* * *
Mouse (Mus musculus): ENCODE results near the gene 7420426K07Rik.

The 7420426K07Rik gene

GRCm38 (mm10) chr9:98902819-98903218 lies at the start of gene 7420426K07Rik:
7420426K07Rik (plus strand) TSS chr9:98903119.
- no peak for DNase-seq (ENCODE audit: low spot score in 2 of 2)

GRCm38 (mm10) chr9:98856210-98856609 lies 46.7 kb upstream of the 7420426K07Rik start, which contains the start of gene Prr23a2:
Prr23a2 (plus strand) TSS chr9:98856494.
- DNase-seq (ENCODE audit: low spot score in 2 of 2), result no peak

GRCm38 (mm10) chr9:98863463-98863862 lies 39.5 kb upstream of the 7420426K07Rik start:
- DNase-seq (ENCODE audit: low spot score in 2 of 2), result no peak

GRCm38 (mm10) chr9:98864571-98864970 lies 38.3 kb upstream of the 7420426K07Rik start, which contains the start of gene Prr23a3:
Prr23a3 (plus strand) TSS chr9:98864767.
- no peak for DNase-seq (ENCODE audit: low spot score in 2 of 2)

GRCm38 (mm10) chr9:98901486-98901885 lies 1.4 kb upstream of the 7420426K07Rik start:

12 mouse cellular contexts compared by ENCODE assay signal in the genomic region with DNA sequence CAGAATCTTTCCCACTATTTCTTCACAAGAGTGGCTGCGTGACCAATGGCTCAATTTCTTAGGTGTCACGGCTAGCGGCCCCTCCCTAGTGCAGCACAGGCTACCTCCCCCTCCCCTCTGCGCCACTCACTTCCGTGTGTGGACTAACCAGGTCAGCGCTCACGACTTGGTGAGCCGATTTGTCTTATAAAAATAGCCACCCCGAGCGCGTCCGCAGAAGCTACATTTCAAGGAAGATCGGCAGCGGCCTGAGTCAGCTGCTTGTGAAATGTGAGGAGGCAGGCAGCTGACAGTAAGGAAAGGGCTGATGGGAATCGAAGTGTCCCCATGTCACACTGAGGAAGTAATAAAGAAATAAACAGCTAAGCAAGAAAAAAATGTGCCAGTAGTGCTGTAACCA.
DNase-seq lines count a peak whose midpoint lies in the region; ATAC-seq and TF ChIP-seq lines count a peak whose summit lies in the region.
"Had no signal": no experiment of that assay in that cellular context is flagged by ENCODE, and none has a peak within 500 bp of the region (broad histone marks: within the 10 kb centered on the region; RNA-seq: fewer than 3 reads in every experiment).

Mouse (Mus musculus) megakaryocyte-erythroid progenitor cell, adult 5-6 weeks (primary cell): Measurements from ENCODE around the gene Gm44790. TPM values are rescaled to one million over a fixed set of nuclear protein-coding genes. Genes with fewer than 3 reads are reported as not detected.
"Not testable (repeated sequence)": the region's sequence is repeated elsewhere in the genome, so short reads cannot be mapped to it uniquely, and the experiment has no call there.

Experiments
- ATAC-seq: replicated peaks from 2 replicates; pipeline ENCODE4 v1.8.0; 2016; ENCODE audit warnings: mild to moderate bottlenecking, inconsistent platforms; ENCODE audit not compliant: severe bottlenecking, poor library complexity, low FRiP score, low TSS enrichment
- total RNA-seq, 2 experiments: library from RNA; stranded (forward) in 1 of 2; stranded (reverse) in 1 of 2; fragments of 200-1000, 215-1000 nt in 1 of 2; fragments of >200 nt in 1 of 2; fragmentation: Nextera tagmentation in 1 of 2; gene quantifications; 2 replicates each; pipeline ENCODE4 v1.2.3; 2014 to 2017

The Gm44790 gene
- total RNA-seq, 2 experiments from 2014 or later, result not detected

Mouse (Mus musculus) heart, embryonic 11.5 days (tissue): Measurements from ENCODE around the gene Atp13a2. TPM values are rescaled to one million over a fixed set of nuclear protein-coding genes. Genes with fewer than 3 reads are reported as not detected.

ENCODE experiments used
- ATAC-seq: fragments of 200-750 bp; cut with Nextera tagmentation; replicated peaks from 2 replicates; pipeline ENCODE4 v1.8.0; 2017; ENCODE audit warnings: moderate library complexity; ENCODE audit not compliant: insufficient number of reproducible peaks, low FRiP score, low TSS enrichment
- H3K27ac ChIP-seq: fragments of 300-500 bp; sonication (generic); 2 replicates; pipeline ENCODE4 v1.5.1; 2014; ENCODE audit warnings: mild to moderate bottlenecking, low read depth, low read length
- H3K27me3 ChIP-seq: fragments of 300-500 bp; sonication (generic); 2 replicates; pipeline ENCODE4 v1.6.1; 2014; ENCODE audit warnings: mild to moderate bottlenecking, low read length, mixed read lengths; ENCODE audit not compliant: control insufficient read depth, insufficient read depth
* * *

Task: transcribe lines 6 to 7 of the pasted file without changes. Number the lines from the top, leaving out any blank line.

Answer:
GRCm38 (mm10) chr9:98856210-98856609 lies 46.7 kb upstream of the 7420426K07Rik start, which contains the start of gene Prr23a2:
Prr23a2 (plus strand) TSS chr9:98856494.